Doing Time for Peace
Resistance, Family, and Community
Editor(s): Rosalie G. Riegle
War resisters speak about their actions, prison life, their families, and their support communities
In this compelling collection of oral histories, more than seventy-five peacemakers describe how they say no to war-making in the strongest way possible--by engaging in civil disobedience and paying the consequences in jail or prison. These courageous resisters leave family and community and life on the outside in their efforts to direct U.S. policy away from its militarism. Many are Catholic Workers, devoting their lives to the works of mercy instead of the works of war. They are homemakers and carpenters and social workers and teachers who are often called "faith-based activists." They speak from the left of the political perspective, providing a counterpoint to the faith-based activism of the fundamentalist Right.
In their own words, the narrators describe their motivations and their preparations for acts of resistance, the actions themselves, and their trials and subsequent jail time. We hear from those who do their time by caring for their families and managing communities while their partners are imprisoned. Spouses and children talk frankly of the strains on family ties that a life of working for peace in the world can cause.
The voices range from a World War II conscientious objector to those protesting the recent war in Iraq. The book includes sections on resister families, the Berrigans and Jonah House, the Plowshares Communities, the Syracuse Peace Council, and Catholic Worker houses and communities.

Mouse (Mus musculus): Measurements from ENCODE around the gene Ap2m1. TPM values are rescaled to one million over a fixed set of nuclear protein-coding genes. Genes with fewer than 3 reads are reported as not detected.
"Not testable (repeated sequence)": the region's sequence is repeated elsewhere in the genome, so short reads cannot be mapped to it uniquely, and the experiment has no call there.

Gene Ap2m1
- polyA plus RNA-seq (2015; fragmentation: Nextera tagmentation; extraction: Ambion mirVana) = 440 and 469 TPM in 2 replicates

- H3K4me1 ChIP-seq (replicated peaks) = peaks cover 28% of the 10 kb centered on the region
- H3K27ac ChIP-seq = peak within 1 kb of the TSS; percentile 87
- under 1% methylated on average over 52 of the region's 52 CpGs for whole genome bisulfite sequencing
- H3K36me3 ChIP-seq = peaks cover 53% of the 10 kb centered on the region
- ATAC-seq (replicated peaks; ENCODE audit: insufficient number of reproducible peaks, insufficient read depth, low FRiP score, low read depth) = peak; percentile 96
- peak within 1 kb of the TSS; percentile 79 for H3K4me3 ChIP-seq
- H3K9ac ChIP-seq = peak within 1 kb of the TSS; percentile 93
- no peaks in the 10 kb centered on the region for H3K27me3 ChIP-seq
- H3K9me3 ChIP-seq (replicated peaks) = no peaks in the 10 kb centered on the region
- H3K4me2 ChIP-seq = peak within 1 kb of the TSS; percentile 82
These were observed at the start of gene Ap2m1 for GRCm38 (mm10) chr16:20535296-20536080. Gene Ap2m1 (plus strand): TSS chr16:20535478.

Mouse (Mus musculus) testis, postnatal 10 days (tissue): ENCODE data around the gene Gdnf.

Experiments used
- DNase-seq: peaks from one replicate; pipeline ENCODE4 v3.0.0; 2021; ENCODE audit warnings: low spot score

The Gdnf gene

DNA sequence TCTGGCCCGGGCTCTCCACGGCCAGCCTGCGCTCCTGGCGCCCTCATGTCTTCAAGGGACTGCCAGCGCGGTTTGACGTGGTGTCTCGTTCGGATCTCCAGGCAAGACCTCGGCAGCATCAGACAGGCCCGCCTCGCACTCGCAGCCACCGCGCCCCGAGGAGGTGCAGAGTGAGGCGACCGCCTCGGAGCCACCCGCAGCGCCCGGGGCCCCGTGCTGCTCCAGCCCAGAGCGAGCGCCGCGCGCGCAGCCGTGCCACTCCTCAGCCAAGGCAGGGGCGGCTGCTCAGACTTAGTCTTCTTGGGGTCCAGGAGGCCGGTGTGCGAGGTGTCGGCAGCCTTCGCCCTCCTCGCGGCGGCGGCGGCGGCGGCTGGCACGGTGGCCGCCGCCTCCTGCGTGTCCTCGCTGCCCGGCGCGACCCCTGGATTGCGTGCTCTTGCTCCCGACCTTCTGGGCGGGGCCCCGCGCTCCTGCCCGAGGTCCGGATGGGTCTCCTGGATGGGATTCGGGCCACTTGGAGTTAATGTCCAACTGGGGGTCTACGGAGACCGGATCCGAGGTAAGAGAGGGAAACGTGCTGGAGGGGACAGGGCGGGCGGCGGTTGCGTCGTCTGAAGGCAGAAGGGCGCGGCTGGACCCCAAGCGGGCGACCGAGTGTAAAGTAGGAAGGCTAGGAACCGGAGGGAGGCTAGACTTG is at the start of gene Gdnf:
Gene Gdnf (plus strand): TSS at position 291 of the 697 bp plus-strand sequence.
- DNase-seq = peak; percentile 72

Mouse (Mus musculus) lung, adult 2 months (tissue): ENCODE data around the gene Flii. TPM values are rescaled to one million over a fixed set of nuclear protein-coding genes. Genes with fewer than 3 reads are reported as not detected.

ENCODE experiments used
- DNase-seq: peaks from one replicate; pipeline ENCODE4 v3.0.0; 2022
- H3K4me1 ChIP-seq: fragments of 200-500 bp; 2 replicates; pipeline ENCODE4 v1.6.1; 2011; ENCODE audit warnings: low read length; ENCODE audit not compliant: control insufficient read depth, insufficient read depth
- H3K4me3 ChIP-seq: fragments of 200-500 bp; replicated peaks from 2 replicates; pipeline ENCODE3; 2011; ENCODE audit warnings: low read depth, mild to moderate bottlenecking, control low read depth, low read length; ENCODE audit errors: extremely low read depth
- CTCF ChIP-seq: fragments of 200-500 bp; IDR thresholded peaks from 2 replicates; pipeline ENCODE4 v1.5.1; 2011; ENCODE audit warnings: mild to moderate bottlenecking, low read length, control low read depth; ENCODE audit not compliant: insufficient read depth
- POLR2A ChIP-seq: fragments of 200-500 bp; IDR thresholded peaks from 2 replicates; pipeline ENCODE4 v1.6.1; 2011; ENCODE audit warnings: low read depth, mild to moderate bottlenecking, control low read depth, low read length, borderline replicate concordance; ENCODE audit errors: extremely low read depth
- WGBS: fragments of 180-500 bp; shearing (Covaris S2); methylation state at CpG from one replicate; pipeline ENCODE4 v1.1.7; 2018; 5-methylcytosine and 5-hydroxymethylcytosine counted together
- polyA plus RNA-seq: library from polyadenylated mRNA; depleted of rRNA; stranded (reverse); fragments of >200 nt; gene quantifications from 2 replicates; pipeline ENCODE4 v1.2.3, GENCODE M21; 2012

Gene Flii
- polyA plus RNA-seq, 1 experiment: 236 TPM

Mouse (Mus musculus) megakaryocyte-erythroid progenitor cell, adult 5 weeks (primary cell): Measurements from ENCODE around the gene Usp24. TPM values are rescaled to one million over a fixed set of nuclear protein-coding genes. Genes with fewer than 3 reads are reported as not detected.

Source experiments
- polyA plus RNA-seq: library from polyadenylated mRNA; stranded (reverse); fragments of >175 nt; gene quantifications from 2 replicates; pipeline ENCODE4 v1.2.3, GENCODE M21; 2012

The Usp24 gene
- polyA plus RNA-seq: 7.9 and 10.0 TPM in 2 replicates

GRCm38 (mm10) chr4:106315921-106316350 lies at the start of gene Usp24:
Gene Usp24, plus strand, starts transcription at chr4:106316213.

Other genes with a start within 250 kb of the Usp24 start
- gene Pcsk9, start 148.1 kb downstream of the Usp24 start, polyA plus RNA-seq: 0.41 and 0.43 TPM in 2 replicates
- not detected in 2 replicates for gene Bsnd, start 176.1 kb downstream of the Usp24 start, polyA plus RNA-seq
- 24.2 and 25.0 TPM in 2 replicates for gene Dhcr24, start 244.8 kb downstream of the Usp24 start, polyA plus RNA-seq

The introduction by Dan McKanan situates these activists in the long tradition of resistance to war and witness to peace.
Biography of Editor(s)Rosalie G. Riegle is an oral historian who taught English at Saginaw Valley State University from 1969 to 2003. The author of two books on the Catholic Worker movement, Voices from the Catholic Worker and Dorothy Day: Portraits by Those Who Knew Her, she raised four daughters and cofounded two Catholic Worker houses in Saginaw, Michigan.
"For those seeking truth, discerning their conscience and trouble by the systemic injustice, this book is a fresh adventure and even an inspiring liturgical journey."
--Journal for Peace and Justice Studies
- A Choice Outstanding Academic Title of 2013
"A major contribution to the literature of conscience"
-- Colman McCarthy, National Catholic Reporter
"A compelling and unsettling book. Essential."
"Doing Time, in addition to its contribution to a more complete contemporary history, is a tribute to people who honor their conscience, no matter what the price."
--Oral History Review
"A wonderful collection"
--War is a Crime.org
"I highly recommend Doing Time for Peace for the stories, the inspiration, the hope and the lessons learned."
--National Catholic Reporter
- Winner of the Vox Populi Award for "Outstanding Achievement in Using Oral History to Create a More Just and Humane World" from the Oral History Association